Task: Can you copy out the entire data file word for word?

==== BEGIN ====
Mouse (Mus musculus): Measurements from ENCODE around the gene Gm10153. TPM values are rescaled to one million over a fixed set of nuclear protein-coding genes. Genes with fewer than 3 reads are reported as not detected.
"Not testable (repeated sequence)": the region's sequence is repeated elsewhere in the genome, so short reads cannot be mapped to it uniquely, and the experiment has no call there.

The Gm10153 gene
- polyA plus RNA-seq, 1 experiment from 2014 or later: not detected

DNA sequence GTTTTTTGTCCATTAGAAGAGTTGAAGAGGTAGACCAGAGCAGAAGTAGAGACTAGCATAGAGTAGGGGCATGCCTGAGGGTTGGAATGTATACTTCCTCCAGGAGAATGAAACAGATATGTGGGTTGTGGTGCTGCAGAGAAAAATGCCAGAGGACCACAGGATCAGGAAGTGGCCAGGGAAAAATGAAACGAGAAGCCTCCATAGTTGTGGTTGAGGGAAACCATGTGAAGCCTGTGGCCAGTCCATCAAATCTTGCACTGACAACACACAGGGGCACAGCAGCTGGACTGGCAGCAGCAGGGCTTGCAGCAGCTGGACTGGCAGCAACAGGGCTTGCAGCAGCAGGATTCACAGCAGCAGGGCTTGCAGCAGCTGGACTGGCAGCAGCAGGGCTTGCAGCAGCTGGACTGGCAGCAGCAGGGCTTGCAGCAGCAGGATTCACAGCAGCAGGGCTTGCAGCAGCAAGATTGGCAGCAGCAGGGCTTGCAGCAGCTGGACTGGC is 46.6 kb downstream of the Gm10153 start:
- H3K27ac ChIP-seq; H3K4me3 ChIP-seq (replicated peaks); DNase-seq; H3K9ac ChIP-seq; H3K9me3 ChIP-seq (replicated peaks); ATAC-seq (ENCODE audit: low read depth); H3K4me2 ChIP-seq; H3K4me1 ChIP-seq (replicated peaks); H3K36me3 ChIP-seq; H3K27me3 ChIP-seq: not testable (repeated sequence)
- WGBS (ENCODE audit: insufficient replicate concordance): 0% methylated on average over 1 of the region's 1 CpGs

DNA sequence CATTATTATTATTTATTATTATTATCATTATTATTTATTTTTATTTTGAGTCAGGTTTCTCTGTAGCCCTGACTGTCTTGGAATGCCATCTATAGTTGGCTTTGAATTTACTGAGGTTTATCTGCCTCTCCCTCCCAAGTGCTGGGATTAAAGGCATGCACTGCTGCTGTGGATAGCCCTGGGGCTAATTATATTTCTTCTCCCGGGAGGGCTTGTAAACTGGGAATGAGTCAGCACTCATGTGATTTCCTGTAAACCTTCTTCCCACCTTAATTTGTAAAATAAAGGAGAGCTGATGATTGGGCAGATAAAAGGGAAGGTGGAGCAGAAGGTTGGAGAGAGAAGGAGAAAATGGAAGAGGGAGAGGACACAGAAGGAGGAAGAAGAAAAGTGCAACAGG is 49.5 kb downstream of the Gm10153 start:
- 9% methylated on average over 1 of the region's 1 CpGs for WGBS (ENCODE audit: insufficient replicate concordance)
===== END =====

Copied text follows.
Mouse (Mus musculus): Measurements from ENCODE around the gene Gm10153. TPM values are rescaled to one million over a fixed set of nuclear protein-coding genes. Genes with fewer than 3 reads are reported as not detected.
"Not testable (repeated sequence)": the region's sequence is repeated elsewhere in the genome, so short reads cannot be mapped to it uniquely, and the experiment has no call there.

The Gm10153 gene
- polyA plus RNA-seq, 1 experiment from 2014 or later: not detected

DNA sequence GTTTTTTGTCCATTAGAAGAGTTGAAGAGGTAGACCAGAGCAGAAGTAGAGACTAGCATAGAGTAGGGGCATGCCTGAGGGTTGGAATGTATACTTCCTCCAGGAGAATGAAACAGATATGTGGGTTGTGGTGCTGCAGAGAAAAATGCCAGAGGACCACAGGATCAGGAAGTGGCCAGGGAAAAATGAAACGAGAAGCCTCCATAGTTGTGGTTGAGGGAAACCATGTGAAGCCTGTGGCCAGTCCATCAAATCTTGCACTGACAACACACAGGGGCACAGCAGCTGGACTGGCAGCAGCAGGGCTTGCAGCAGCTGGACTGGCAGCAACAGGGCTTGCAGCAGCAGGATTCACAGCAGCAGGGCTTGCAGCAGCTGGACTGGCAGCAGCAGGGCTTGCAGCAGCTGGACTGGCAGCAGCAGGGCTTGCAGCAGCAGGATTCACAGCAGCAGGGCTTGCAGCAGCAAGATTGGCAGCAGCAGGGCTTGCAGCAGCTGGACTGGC is 46.6 kb downstream of the Gm10153 start:
- H3K27ac ChIP-seq; H3K4me3 ChIP-seq (replicated peaks); DNase-seq; H3K9ac ChIP-seq; H3K9me3 ChIP-seq (replicated peaks); ATAC-seq (ENCODE audit: low read depth); H3K4me2 ChIP-seq; H3K4me1 ChIP-seq (replicated peaks); H3K36me3 ChIP-seq; H3K27me3 ChIP-seq: not testable (repeated sequence)
- WGBS (ENCODE audit: insufficient replicate concordance): 0% methylated on average over 1 of the region's 1 CpGs

DNA sequence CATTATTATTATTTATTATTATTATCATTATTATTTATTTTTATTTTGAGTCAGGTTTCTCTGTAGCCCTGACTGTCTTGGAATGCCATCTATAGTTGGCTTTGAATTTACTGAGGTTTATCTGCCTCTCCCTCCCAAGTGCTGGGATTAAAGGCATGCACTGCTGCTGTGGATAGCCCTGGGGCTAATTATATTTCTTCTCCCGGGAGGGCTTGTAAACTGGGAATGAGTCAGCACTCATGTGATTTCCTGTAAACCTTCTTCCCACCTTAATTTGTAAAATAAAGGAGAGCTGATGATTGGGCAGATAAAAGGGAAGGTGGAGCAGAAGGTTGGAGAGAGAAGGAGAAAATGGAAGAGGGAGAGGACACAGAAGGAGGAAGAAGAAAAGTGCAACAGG is 49.5 kb downstream of the Gm10153 start:
- 9% methylated on average over 1 of the region's 1 CpGs for WGBS (ENCODE audit: insufficient replicate concordance)